Traditionally, 250-watt heat lamps have been used for heat, but the primary concern is that they are serious fire hazards. Lamp parts can loosen, chicks can fly into the hot lamp, and the lamps themselves can get knocked over and swing into flammable objects. Heat lamps can also shatter, sending shards of blazing hot glass careening into the brooder. In addition to the risk of fire, heat lamps frequently cause overheating, pasted vents, pecking, cannibalism and other stress-related behavioral problems from light beaming on them 24 hours a day for weeks.
Fortunately, advances in technology have made much safer alternatives available. Radiant heat sources, as well as ceramic bulbs designed for use with reptiles, are infinitely safer and more energy-efficient than traditional heat lamps.
Radiant heat sources don’t warm the entire brooder area; they only warm objects underneath them, which allows chicks to regulate their own temperatures by moving underneath them only when necessary. Radiant heaters offer chicks freedom from the stress-related problems that accompany constant light and unrelenting heat while giving chicken keepers peace of mind knowing they aren’t going to accidentally burn down their house.
In addition to the need for warmth, chicks need to be kept safe. They are incredibly fragile and vulnerable to harm from cats, dogs and well-meaning children. They also must be protected from themselves. They often surprise themselves (and us) with their ability to fly up and out of the brooder at a younger age than anticipated.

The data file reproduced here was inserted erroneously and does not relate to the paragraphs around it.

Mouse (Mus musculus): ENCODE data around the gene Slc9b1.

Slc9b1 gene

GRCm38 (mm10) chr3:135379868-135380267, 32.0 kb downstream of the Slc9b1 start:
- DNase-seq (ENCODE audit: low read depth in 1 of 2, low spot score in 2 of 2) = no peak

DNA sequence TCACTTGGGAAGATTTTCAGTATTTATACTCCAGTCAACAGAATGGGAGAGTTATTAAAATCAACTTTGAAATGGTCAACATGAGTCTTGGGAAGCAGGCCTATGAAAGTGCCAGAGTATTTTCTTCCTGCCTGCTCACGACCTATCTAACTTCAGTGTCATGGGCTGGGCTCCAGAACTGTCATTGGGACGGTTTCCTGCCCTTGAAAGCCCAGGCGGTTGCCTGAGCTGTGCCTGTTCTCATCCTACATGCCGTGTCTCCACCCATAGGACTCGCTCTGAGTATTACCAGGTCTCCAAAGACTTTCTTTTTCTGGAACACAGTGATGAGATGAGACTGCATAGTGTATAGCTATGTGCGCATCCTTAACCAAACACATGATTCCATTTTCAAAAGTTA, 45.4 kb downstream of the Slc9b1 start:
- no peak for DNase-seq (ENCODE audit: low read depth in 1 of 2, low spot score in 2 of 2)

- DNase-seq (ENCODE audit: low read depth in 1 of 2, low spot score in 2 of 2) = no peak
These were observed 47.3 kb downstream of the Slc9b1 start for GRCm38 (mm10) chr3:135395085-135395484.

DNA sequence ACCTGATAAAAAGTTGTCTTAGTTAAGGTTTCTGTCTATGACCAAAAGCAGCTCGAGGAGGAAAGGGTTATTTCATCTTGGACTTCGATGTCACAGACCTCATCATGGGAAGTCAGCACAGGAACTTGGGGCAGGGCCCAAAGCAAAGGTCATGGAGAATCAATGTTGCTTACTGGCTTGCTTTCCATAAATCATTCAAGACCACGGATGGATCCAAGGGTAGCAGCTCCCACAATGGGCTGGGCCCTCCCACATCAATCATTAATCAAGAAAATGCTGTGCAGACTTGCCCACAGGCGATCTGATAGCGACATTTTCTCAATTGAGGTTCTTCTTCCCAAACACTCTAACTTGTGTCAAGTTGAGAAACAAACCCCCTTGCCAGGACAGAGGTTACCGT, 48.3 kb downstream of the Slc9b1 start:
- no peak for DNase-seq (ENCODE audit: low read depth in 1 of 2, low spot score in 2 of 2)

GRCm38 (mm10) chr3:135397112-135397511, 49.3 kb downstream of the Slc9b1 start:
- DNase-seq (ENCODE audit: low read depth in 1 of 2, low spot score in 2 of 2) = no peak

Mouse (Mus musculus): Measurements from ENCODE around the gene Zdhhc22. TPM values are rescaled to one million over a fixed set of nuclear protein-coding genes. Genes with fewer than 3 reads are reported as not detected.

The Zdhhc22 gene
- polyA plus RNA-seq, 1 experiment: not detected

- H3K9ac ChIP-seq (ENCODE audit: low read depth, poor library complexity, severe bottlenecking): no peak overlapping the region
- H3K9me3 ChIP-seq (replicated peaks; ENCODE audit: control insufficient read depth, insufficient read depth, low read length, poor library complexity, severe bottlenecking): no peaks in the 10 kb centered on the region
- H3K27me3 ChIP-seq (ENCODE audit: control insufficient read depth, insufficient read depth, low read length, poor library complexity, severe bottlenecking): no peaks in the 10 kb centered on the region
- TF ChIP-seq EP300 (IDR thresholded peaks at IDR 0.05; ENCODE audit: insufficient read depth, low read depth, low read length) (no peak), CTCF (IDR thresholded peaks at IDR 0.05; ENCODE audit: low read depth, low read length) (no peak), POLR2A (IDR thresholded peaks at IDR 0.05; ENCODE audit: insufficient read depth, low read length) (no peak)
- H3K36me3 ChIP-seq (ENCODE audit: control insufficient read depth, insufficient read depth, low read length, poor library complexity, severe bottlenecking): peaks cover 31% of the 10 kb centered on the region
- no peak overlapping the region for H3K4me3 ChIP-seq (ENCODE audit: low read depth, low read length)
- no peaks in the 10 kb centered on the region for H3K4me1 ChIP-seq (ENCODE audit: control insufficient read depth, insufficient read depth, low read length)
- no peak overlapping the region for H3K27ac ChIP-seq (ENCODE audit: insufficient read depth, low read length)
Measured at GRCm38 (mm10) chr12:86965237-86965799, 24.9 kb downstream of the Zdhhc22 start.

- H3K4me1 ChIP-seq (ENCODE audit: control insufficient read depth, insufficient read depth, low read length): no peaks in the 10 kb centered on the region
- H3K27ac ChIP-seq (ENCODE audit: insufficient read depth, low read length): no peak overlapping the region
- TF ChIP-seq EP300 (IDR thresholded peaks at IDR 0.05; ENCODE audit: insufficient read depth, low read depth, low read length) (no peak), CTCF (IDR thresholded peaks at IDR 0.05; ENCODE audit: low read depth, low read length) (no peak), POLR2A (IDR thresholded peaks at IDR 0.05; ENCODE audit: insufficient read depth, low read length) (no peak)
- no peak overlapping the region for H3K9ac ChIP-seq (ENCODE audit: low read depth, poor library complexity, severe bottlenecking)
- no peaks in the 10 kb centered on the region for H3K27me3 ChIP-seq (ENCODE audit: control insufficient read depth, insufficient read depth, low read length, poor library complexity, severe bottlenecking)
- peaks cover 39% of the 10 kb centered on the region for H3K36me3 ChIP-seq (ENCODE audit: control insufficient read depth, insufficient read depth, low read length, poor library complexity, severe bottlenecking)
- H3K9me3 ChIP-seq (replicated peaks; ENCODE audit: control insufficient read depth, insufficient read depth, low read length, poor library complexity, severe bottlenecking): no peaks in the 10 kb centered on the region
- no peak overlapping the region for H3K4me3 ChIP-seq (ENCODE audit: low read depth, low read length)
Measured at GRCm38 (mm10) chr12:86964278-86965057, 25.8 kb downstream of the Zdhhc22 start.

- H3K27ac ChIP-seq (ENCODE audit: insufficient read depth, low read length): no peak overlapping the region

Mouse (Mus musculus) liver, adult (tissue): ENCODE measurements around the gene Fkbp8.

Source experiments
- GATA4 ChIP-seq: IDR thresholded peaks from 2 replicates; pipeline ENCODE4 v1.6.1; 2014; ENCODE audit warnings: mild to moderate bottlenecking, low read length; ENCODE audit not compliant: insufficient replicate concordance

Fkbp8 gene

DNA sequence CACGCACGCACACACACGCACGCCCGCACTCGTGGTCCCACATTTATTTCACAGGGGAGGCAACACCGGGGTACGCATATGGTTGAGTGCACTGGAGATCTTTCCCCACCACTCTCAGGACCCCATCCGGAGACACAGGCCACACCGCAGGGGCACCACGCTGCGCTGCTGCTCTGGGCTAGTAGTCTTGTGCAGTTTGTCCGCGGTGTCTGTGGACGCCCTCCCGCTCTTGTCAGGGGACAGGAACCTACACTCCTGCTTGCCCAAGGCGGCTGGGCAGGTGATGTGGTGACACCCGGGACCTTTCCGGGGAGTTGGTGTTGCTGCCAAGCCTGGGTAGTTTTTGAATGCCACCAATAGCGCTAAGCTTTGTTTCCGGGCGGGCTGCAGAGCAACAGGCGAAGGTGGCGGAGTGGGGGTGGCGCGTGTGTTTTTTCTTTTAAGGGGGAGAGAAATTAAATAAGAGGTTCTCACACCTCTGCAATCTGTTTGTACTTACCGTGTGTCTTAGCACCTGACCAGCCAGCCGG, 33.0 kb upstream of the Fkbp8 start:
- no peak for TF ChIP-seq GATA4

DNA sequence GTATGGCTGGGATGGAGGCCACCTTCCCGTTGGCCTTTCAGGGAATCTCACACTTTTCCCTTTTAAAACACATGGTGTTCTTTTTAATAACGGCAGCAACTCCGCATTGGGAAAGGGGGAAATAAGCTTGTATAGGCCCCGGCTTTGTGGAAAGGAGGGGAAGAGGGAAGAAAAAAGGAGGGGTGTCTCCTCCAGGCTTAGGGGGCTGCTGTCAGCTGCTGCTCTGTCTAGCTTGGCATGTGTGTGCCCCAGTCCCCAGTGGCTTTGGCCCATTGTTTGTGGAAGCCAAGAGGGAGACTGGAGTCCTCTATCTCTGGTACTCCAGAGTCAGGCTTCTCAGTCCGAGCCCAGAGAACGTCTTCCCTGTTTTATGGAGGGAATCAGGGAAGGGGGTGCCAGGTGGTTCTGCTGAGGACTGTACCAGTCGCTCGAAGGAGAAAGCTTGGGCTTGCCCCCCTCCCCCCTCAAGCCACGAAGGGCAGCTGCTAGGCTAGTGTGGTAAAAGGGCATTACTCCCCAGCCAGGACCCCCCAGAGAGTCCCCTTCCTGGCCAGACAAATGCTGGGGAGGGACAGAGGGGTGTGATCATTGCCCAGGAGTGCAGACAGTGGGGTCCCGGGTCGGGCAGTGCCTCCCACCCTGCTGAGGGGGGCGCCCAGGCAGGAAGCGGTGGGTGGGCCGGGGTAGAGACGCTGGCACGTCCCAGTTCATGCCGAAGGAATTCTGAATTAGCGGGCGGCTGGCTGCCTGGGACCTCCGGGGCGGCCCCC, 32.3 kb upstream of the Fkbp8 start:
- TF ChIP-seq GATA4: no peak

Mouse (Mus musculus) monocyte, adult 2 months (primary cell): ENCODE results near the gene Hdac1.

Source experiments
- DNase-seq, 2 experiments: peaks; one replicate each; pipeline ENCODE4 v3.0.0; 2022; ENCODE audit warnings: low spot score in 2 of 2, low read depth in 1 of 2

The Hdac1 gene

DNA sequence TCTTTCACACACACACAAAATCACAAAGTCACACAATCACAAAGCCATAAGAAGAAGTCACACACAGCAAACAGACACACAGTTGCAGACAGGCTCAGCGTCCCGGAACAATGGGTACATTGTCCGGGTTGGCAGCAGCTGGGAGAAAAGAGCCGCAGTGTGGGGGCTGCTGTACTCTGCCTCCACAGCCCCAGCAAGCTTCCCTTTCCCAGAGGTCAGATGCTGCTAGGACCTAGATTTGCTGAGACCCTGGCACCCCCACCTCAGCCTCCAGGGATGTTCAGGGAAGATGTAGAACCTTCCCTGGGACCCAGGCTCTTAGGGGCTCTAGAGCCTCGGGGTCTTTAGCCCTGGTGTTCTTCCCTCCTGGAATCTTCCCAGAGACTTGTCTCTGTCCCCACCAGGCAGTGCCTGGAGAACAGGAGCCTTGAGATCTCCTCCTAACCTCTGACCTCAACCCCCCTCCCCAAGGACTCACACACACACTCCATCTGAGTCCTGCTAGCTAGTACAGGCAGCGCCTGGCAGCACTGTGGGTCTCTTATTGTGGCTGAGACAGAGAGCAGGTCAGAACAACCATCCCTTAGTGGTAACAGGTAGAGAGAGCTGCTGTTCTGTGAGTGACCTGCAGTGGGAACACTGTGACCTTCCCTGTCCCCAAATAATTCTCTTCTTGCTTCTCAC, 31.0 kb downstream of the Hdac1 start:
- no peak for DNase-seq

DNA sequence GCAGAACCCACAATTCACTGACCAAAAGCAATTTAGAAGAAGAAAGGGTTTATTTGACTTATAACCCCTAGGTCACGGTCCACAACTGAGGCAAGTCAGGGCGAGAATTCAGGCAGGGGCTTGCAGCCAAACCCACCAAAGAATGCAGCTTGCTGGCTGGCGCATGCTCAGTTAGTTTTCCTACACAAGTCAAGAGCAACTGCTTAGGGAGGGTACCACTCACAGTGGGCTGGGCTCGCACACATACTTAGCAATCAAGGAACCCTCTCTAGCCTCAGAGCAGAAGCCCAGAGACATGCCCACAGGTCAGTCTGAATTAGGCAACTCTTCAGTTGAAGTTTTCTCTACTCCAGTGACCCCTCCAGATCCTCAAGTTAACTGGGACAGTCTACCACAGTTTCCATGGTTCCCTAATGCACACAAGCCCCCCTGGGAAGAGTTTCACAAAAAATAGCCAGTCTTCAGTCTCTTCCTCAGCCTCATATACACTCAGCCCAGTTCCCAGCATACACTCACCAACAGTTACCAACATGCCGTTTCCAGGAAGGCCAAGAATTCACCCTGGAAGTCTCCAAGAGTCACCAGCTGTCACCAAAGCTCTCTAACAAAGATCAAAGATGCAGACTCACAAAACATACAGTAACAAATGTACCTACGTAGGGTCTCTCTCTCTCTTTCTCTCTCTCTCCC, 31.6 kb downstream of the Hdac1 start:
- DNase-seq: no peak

A piece of hardware cloth secured to the top of the brooder prevents escapees from landing in harm’s way and keeps curious onlookers at a safe distance. With persistent or aggressive animals or children, it’s better to keep the brooder in a room they cannot access.
The purpose of litter, also called bedding, is to keep the brooder dry. It’s neither necessary nor desirable to keep a brooder poop-free; however, it is essential that the brooder be kept dry. Wet litter creates the ideal environment for disease-causing pathogens to thrive, some of which are deadly.
Chicks need to learn to eat before litter is added to the brooder, so they don’t begin eating bedding. I line the brooder with puppy training pads covered with paper towels for the first five days or so. The pads waterproof the brooder floor and make for efficient clean-outs.
Wet paper towels and puppy pads must always be replaced promptly.
After the first five days, the paper towels should be replaced by litter. The most common litter type is pine shavings, which are absorbent and relatively inexpensive. Sand is an excellent, economical alternative to pine shavings that has benefits shavings don’t offer.
Author and chicken-keeper Gail Damerow talks about using sand in her book Hatching and Brooding Your Own Chicks (Storey Publishing, 2013):
“[Sand] evaporates moisture more rapidly and therefore stays drier. Perhaps for the same reason, sand is more resistant to microbes than other types of bedding, keeping baby birds healthier. Soiled sand doesn’t stick to feet like other types of bedding can. When it is kicked into a drinker, sand doesn’t float and discourage drinking but rather sinks to the bottom so the water remains clean. Provided it is sifted periodically to remove chick poops, sand lasts much longer than other types of bedding, making it extremely economical.”